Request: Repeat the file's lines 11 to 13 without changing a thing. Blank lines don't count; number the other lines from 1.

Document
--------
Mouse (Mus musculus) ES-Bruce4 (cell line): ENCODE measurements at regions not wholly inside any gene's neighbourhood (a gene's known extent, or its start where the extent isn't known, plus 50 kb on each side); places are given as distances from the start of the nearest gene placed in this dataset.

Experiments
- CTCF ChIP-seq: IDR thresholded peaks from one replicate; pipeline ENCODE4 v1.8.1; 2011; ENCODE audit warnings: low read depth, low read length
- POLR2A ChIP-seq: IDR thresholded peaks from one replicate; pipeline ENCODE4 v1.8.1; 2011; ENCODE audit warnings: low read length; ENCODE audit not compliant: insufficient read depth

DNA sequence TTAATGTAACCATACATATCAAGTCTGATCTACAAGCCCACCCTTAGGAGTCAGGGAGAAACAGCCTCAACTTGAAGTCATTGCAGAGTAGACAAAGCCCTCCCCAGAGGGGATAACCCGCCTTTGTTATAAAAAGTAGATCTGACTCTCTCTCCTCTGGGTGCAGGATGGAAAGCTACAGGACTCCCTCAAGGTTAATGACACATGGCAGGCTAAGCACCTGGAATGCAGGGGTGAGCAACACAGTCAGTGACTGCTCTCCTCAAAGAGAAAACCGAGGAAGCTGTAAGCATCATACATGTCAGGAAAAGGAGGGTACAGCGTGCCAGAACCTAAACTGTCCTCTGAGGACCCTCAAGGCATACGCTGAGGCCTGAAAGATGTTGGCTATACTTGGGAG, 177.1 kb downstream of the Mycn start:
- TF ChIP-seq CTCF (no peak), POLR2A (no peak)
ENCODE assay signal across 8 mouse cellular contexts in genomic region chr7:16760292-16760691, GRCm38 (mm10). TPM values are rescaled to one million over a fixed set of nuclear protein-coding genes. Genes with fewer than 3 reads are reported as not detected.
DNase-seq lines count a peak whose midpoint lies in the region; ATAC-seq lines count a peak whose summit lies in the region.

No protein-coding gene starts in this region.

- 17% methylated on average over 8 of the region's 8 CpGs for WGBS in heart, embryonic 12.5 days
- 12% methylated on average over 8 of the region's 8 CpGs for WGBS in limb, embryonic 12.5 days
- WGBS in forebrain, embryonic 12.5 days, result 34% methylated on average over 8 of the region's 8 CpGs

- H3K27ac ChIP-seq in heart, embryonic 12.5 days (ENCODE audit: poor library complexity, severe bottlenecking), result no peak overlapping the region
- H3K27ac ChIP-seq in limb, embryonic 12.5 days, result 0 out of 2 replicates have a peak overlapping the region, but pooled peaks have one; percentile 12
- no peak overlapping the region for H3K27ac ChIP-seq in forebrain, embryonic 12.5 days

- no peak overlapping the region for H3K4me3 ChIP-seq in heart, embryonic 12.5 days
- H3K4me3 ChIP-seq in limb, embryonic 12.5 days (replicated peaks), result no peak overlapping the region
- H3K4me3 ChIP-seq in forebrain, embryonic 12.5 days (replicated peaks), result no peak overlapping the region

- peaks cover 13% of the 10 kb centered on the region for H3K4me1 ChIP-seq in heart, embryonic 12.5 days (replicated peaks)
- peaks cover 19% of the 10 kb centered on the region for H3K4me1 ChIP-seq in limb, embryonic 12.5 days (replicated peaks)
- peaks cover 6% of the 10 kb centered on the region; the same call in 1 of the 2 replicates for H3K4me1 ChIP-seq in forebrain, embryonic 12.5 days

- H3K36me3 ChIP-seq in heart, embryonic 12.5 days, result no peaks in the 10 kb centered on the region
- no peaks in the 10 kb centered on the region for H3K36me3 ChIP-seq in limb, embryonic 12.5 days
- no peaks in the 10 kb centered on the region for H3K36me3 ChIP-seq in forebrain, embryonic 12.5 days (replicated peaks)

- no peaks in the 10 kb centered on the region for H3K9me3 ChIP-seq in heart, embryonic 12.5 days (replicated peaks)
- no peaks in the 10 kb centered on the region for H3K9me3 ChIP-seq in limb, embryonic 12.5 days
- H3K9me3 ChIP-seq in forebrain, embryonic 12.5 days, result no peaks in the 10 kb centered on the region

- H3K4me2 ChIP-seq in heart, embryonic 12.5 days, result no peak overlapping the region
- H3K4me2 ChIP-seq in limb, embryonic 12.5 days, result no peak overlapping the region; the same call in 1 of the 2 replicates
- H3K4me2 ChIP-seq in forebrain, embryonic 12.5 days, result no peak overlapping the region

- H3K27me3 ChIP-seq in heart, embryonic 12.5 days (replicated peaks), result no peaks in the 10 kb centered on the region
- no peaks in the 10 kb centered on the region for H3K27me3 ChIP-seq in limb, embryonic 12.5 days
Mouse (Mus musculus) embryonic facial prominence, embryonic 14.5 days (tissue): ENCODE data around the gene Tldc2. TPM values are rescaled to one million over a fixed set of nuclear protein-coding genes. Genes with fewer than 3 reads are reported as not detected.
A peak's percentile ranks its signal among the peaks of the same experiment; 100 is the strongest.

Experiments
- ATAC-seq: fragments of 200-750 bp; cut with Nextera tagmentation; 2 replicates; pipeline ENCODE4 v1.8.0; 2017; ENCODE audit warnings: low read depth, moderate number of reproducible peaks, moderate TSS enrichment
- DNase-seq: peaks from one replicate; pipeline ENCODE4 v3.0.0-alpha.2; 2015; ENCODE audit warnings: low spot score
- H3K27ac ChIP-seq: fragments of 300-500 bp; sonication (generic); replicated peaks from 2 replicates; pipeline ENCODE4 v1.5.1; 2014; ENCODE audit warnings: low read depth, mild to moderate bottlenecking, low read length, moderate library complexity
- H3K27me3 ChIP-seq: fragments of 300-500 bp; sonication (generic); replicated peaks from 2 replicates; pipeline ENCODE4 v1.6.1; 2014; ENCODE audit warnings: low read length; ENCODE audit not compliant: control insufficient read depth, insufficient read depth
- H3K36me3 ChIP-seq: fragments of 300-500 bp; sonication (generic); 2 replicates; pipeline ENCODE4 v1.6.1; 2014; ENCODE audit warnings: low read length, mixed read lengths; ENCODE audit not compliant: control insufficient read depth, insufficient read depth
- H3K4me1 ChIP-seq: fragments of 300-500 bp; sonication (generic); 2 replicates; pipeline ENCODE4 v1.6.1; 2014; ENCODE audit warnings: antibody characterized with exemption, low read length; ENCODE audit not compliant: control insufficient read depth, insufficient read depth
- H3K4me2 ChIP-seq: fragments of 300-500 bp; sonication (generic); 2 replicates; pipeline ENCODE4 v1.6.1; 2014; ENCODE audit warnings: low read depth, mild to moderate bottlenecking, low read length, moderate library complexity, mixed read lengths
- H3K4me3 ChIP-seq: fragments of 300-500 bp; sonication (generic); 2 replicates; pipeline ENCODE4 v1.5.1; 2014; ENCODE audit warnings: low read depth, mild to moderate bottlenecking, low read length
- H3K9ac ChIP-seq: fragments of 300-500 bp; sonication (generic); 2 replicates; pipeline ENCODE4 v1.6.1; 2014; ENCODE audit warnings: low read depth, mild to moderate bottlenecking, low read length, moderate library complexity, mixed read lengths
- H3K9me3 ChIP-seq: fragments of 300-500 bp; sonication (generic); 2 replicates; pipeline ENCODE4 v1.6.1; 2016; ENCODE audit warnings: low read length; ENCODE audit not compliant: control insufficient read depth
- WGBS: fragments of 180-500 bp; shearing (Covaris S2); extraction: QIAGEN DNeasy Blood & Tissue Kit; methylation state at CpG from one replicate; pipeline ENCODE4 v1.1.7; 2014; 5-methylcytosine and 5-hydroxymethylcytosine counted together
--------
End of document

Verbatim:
- 12% methylated on average over 8 of the region's 8 CpGs for WGBS in limb, embryonic 12.5 days
- WGBS in forebrain, embryonic 12.5 days, result 34% methylated on average over 8 of the region's 8 CpGs

- H3K27ac ChIP-seq in heart, embryonic 12.5 days (ENCODE audit: poor library complexity, severe bottlenecking), result no peak overlapping the region